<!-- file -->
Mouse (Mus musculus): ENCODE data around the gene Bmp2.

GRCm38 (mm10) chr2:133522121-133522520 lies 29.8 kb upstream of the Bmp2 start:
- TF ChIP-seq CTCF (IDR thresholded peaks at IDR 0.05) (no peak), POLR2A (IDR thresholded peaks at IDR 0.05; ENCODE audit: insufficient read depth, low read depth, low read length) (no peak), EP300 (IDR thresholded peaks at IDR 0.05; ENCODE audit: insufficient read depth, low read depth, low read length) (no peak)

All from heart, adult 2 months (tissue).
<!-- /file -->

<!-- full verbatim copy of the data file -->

Mouse (Mus musculus): ENCODE data around the gene Bmp2.

GRCm38 (mm10) chr2:133522121-133522520 lies 29.8 kb upstream of the Bmp2 start:
- TF ChIP-seq CTCF (IDR thresholded peaks at IDR 0.05) (no peak), POLR2A (IDR thresholded peaks at IDR 0.05; ENCODE audit: insufficient read depth, low read depth, low read length) (no peak), EP300 (IDR thresholded peaks at IDR 0.05; ENCODE audit: insufficient read depth, low read depth, low read length) (no peak)

All from heart, adult 2 months (tissue).